Metro Weekly

Gay Jewish Sperm Donor Says Lesbian Couple Rejected Him Over Gaza War

Jay Lazarus says he won't be swayed from donating to other couples despite being rejected for his Jewish identity and support of Israel.

Jay Lazarus - Photo:
Jay Lazarus – Photo:

An Australian hairdresser who had agreed to donate sperm to a lesbian couple trying to conceive says that he’s been the victim of anti-Semitism after being rejected by the pair due to his Jewish identity.

Jay Lazarus, of Perth, who describes himself a South African-born, Australian-raised gay Jewish man, claims the lesbian couple sent him a text last month informing him that they no longer wanted to conceive using his sperm due to their discomfort with the ongoing conflict in Gaza.

Lazarus told The New York Post that he had always wanted to donate sperm to help infertile couples conceive and joined a Facebook group helping couples find sperm donors.

Through that group, he became aware of a lesbian couple in Queensland and was touched by their personal story. So he offered to help.

The 37-year-old underwent months of genetic testing, medical tests, and in-person counseling sessions with his partner. He also became close with the couple, regularly keeping in contact through texts, phone calls, and Zoom chats.

Lazarus says the couple knew he was Jewish from the start of the process and were extremely open to his involvement in the child’s life. He said he was happy to be an “uncle” to the child. In September 2023, he donated his sperm, which was frozen for three months while more testing was done. 

On October 7, the Iranian-backed terrorist organization Hamas, which controls Gaza, attacked several Israeli military bases, civilian communities, and a music festival, killing 766 civilians, including 71 foreign nationals, and 373 members of Israel security forces.

Hamas fighters also took hundreds of hostages and committed several sexual assaults in the process. In the days following the attack, Lazarus shared Instagram posts supporting Israel — but none criticized the Palestinian people.

The lesbian couple that Lazarus was assisting made no mention of the pro-Israel posts, nor did they directly comment on them.

Then, last month, the couple texted Lazarus, expressing “deep gratitude” and acknowledging that he had been “absolutely amazing through out this entire journey.” They also said they didn’t feel comfortable using his sperm to conceive because they were “deeply affected” by the “war between Israel and Gaza.”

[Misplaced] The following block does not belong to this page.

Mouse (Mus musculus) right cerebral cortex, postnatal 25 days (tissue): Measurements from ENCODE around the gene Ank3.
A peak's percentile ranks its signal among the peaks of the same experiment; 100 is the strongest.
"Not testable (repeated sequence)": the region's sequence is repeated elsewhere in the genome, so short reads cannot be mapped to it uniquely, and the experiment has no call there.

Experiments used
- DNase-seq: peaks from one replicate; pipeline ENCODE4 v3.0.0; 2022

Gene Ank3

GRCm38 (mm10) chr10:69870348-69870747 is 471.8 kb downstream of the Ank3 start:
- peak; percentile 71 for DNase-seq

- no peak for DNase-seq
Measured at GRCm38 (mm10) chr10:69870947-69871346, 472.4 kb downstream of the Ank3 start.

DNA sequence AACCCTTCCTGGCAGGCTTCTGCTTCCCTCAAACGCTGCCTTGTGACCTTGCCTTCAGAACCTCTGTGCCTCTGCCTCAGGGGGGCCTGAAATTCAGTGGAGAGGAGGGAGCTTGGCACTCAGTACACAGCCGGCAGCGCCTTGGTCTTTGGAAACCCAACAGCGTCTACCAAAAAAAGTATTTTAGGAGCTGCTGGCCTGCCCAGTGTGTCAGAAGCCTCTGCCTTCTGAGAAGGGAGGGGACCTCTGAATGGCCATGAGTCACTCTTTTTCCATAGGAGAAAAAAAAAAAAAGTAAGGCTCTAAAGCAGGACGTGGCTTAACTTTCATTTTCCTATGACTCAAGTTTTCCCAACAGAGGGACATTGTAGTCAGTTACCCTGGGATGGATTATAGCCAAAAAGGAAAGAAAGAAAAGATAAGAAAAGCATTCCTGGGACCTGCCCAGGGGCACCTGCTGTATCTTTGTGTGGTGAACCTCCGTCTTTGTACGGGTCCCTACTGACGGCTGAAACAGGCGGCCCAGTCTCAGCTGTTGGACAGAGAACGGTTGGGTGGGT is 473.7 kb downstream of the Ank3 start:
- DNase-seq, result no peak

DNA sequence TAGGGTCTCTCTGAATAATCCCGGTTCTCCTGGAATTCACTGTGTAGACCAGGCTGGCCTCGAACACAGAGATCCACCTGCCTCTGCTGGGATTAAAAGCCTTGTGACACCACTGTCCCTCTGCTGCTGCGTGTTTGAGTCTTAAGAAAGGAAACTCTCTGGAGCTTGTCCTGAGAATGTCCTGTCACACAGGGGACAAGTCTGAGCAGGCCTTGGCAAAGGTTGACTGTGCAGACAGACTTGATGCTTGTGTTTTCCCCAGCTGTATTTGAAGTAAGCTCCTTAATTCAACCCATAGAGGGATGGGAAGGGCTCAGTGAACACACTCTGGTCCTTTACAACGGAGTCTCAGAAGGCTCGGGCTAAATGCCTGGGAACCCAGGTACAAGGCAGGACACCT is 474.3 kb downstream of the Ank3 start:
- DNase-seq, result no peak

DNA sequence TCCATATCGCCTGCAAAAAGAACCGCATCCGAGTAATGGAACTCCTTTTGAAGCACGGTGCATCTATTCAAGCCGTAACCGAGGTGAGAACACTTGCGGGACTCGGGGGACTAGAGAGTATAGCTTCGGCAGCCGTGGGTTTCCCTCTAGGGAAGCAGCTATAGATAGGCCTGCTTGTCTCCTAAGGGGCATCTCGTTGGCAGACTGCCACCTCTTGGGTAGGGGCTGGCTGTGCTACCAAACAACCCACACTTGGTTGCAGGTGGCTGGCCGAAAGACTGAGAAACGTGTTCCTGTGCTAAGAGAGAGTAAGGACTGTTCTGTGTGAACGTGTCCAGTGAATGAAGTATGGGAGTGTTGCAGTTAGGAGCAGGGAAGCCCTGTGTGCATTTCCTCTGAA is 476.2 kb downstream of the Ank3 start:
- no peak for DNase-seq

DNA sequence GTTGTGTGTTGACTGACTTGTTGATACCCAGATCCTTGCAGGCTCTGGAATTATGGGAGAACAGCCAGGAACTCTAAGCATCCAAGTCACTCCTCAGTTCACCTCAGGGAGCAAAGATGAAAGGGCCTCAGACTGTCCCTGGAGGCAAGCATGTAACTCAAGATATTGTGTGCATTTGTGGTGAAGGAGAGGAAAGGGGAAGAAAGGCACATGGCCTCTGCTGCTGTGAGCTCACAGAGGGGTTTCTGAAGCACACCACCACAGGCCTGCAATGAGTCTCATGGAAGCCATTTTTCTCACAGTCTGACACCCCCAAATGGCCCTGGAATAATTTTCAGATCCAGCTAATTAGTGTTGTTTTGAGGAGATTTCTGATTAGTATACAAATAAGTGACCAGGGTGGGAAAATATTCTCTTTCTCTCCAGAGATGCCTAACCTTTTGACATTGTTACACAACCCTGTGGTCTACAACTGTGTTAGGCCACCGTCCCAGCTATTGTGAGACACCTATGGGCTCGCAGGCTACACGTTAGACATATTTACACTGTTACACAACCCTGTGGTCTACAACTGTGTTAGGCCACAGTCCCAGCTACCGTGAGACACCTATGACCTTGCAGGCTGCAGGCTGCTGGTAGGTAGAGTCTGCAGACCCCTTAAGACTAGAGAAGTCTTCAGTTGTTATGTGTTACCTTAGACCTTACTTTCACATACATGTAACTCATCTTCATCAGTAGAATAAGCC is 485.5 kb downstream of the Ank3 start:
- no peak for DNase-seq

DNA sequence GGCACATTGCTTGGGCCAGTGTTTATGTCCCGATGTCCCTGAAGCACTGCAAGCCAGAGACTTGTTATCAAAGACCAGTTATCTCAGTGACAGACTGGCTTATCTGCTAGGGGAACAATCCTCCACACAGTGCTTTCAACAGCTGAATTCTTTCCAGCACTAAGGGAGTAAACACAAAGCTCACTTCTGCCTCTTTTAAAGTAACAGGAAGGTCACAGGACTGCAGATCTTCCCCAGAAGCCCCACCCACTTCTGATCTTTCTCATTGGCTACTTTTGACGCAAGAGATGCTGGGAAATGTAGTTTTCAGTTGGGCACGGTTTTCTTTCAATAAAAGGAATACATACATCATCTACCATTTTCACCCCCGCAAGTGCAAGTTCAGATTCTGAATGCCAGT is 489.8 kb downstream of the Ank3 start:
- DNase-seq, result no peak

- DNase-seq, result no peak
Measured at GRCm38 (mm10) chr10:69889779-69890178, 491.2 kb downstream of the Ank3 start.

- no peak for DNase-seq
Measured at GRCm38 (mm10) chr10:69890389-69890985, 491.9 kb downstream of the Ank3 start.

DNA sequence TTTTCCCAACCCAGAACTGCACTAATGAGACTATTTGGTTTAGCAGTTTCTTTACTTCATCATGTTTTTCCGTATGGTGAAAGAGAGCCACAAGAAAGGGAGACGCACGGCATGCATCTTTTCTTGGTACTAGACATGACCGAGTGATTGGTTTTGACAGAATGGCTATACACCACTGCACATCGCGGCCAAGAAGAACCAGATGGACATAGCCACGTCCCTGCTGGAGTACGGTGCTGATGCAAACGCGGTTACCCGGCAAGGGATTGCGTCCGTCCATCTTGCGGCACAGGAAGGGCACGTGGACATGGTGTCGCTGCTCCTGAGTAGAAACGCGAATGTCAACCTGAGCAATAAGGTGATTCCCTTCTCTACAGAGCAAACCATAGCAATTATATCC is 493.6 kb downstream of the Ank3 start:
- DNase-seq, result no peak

“We are down a rabbit hole with the depth of our emotions and the ethical challenges,” the text read, in part. “And truth be told we feel out of our depth proceeding.” They added that they are “about love and kindness,” but don’t feel they have “the capacity to navigate parts of your identity in this donor relationship, so we are respectfully ending this now.”

Many left-wing individuals — particularly in the West — see the conflict in Gaza as a struggle between Jewish people and Palestinians, with the nation of Israel serving as a colonizing force exerting power over an indigenous people, likening it to the struggles of Aborigines in Australia, Blacks in South Africa, and Native Americans in the United States.

However, the analogy doesn’t hold when speaking about Israel, where the majority of Jewish people are Mizrahi or Sephardi, meaning they are descended from Jews who were forced out of their previous countries of residence as part of a backlash by Arab and North African governments after Israel emerged victorious in the 1948 Arab-Israeli war.

Nonetheless, some left-wing individuals have used their interpretations of the conflict to justify anti-Jewish rhetoric or attitudes, failing to make the distinction between the Israeli government and the Jewish people.

Still others have expressed anger at Jewish people, Israel, and even Western governments over the lack of a ceasefire, which proponents claim would enable aid agencies to enter Gaza and respond to humanitarian crises there. But opponents of a ceasefire have said that agreeing to one will only help keep Hamas in power — eliminating any hope of a lasting peace in the region — and will encourage other terrorist groups to engage in similar actions to get their way in the future. 

It remains unclear what specific issues in the ongoing conflict led to the lesbian couple’s upset and ultimate decision to sever ties with Lazarus.

After being rejected, Lazarus held off for several weeks before sharing his story on his Instagram account.

“Prejudice is still persuasive, even in progressive circles that champion ‘kindness and love,'” the would-be sperm donor wrote in a post. “Antisemitism is not just a relic of the past but a living, breathing prejudice that continues today. This couple has chosen a path, and while I can’t change their view, I refuse to let it diminish my pride or lose hope. I’m proud to be gay, proud to be Jewish, and proud to stand against hate.”

The Instagram post has received more than 8,300 likes since going live on January 9. Lazarus told the New York Post that he has received numerous supportive comments and no negative comments.

“It’s been incredible actually,” he said of the response his post has received, adding he’s been “blown away” by the positive reception. 

He also noted that he hass received another message from the lesbian couple, but has not opened it yet.

Lazarus, who got married in December, hasn’t given up on sperm donation. He’s currently in talks with another couple who recently suffered a miscarriage but will try to conceive again in March.

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